shared powers between the national and state governments
voting for representatives
no one is above the law. Everyone must obey the law
Separation of Powers
division of the government into 3 separate branches, thus preventing an all powerful monarch
a fair treatment under the law
period of economic decline
the right to vote
Checks & Balances
system that allows each branch of government to limit the powers of the other branches in order to prevent abuse of power
to formally charge a public official with misconduct in office
document setting out the structure and main principles of a government
government in which the people rule by their own consent
A legislature consisting of two parts, or houses
a form of government in which the people and their elected representatives are limited by a constitution
1787 law that set up a government for the Northwest Territory and a plan for admitting new states to the Union
this conflict in Massachusetts caused many to criticize the Articles of Confederation and admit the weak central government was not working; uprising led by Daniel Shays in an effort to prevent courts from foreclosing on the farms of those who could not pay the taxes
to change; to alter
branch of government that enforces the laws; President
branch of government that makes the laws; Congress (House & Senate)
branch that interprets the laws and constitution; Supreme Court
known as the "big-state plan"; the proposal at the Constitutional Convention to create a two-chamber legislature, with representation in both houses based on each state's population
New Jersey Plan
known as the "small-state plan"; plan for equal representation in a unicameral Congress by states, regardless of size and population, as under the existing Articles of Confederation.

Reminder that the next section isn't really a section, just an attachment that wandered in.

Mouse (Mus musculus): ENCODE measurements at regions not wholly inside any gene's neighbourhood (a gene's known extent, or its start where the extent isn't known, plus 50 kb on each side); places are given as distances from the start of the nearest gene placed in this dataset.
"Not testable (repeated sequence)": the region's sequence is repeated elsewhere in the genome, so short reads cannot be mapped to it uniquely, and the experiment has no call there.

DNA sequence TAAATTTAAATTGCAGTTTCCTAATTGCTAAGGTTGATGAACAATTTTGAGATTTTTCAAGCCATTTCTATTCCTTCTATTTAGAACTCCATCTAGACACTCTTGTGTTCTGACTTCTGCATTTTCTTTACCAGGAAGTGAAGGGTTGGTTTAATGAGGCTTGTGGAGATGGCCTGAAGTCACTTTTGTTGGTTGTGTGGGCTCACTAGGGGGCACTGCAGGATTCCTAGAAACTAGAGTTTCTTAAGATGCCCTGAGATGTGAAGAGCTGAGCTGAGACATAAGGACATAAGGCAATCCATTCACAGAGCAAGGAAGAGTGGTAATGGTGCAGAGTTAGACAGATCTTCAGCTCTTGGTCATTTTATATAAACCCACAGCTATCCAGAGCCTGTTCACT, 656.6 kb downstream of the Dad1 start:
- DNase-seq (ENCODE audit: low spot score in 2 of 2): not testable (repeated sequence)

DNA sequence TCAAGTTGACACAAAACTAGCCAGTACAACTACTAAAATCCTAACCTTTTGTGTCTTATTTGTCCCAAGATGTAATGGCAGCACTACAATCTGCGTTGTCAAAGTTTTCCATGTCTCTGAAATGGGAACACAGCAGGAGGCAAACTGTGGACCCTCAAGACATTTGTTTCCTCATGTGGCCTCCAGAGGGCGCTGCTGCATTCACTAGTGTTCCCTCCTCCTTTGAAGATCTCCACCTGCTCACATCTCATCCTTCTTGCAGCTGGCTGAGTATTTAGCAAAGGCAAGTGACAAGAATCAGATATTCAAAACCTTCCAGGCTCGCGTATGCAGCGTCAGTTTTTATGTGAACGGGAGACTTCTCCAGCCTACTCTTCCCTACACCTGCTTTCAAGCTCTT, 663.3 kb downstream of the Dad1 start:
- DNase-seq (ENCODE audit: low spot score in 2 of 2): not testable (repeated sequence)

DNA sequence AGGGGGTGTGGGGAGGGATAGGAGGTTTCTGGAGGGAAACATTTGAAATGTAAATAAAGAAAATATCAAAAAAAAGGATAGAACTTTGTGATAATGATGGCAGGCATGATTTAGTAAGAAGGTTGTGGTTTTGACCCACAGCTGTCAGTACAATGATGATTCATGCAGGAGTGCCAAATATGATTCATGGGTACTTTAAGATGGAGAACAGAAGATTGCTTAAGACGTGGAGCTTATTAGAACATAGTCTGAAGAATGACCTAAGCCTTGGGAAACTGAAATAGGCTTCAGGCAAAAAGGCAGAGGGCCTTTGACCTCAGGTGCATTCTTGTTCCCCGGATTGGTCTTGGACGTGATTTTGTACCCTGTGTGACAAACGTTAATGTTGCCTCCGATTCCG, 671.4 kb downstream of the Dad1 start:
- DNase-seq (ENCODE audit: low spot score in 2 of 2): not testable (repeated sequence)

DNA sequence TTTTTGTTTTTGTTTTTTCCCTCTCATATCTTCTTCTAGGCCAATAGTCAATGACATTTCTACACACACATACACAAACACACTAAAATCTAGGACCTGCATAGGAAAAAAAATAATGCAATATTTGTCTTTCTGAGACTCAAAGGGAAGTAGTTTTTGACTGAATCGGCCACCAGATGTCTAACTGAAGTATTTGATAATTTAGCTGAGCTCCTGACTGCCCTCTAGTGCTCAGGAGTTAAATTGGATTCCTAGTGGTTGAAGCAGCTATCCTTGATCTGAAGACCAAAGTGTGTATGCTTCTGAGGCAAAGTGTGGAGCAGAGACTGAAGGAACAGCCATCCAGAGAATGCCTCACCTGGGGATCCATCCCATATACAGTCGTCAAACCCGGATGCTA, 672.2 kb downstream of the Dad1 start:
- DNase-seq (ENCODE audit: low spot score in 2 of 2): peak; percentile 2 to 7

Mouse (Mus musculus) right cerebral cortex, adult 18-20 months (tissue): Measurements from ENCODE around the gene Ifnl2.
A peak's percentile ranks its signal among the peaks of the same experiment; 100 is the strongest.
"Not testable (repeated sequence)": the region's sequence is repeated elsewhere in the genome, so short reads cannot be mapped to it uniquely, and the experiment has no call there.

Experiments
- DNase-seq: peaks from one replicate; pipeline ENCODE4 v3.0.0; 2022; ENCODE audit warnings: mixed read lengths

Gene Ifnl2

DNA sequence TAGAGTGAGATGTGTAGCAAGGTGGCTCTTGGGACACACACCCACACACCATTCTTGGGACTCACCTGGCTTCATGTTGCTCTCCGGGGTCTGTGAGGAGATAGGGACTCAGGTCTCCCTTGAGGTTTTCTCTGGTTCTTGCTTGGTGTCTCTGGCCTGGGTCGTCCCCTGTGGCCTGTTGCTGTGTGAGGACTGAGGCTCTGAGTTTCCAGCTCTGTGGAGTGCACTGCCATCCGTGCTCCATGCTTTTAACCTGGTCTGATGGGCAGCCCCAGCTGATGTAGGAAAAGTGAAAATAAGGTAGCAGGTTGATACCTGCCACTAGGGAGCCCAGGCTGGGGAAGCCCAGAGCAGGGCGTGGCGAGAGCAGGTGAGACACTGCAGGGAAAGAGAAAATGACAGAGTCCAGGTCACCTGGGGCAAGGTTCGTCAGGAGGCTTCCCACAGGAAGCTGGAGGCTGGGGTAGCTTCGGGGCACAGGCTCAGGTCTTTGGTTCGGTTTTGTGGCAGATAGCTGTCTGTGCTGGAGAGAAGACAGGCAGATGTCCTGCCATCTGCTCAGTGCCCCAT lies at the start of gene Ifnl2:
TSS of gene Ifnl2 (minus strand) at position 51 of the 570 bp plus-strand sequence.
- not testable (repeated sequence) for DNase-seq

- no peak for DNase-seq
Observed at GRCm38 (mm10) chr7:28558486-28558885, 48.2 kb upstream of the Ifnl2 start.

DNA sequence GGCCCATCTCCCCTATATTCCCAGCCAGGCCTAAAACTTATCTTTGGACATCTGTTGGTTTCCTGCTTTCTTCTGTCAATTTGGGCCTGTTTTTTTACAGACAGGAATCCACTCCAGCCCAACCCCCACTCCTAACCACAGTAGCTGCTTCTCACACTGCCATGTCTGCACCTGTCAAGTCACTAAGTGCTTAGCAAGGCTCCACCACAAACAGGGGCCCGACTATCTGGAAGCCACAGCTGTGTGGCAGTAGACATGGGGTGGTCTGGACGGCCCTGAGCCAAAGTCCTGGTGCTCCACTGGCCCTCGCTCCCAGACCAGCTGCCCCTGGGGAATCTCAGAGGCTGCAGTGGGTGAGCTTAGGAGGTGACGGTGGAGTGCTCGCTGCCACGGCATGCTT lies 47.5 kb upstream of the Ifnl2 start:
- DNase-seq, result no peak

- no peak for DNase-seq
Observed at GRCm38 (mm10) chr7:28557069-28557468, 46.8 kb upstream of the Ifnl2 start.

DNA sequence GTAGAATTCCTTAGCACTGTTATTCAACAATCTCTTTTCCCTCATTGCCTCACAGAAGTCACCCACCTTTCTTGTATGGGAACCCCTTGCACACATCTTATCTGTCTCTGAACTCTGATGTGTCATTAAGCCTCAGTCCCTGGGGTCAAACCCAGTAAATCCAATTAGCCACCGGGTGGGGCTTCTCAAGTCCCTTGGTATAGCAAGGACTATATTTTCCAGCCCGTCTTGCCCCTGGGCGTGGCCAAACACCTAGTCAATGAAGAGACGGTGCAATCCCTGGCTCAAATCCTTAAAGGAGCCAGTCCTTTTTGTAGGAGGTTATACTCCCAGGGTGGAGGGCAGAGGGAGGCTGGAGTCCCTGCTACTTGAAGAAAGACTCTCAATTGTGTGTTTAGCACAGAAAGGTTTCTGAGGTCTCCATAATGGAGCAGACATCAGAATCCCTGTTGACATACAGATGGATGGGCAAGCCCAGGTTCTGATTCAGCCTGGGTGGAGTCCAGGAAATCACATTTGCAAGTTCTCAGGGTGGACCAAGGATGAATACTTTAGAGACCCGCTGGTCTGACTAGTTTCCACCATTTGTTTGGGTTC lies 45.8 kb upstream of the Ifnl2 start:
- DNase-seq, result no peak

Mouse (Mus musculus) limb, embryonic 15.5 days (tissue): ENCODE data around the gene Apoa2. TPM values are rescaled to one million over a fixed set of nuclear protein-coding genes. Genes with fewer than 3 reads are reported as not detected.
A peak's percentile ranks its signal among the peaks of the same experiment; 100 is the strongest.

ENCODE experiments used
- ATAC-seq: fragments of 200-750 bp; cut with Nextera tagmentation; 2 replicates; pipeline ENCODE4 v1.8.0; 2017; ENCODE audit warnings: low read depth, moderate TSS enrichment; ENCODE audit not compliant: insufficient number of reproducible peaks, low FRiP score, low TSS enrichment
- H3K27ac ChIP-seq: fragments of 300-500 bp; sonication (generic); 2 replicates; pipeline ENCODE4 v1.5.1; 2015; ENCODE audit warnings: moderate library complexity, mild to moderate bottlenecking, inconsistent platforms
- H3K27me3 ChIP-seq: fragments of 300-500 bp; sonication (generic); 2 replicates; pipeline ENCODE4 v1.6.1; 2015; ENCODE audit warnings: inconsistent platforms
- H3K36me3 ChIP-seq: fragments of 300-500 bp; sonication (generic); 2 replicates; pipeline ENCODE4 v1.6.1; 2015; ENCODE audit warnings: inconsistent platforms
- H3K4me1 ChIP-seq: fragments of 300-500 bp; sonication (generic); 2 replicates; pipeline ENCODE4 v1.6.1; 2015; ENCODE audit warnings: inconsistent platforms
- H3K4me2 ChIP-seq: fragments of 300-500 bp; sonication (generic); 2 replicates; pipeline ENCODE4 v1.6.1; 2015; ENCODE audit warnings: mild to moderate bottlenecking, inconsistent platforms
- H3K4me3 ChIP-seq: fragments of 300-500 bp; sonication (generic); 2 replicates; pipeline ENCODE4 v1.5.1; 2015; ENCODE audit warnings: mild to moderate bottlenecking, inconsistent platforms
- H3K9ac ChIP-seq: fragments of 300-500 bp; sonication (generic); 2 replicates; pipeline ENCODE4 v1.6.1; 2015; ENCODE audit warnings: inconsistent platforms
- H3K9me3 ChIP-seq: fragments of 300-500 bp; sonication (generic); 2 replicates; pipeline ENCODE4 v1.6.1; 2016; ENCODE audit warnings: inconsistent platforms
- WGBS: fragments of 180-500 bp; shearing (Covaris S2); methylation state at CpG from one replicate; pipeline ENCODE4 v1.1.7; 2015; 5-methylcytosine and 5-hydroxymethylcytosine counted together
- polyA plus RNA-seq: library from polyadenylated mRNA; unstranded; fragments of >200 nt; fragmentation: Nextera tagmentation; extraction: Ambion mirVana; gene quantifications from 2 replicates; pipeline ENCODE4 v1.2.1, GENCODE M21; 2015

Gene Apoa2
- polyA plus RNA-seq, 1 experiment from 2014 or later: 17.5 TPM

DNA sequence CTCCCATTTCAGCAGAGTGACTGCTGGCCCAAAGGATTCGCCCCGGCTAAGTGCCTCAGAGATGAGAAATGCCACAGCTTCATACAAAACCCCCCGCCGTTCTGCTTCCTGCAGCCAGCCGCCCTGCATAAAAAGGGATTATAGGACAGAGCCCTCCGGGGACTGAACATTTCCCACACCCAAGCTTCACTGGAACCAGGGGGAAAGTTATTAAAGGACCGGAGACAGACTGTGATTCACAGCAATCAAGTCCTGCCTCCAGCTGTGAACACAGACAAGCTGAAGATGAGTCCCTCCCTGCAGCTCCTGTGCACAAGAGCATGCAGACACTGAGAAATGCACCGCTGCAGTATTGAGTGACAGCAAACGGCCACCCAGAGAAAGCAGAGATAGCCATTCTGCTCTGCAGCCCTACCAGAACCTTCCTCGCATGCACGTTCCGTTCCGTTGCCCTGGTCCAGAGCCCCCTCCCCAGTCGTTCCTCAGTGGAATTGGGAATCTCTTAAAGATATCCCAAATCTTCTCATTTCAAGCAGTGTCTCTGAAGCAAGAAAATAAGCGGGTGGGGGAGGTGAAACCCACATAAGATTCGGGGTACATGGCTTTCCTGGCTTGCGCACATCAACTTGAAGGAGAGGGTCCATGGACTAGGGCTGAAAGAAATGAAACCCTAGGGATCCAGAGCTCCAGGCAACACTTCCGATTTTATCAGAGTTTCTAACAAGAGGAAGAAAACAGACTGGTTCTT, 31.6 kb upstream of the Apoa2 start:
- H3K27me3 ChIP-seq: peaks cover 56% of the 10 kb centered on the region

compromise made by Constitutional Convention in which states would have equal representation in one house of the legislature (Senate) and representation based on population in the other house (House of Representatives)
an agreement worked out at the Constitutional Convention stating that only three-fifths of the slaves in a state would count when determining its population for representation
Bill of Rights
first 10 amendments written to satisfy Anti-Federalists; defines basic liberties and rights.
supporters of ratification of the Constitution and of a strong central government.
group who opposed the ratification of the Constitution in 1787. They opposed a strong central government (tyranny) and supported states' rights.
17th century English philosopher who opposed the Divine Right of Kings and who asserted that people have a natural right to life, liberty, and property.
Baron de Montesquieu
enlightenment writer who argued in favor of separation of power and checks and balances in government
the body of electors who formally elect the United States president and vice-president
basic liberties and rights of all citizens are guaranteed in the Bill of Rights.
powers specifically given to the federal government by the US Constitution; the authority to print money.
powers that the Constitution does not give to the national government that are kept by the states; public education
powers that the Constitution gives to both the national and state governments; levying of taxes
power of courts to declare laws unconstitutional; Marbury v. Madison
justify; authorize; an order from a judge that authorizes police or other officials to take a certain action, such as searching someone's property
(law) evidence sufficient to warrant an arrest or search and seizure
to set free
trade between two or more states
Articles of Confederation
a weak constitution that governed America during the Revolutionary War.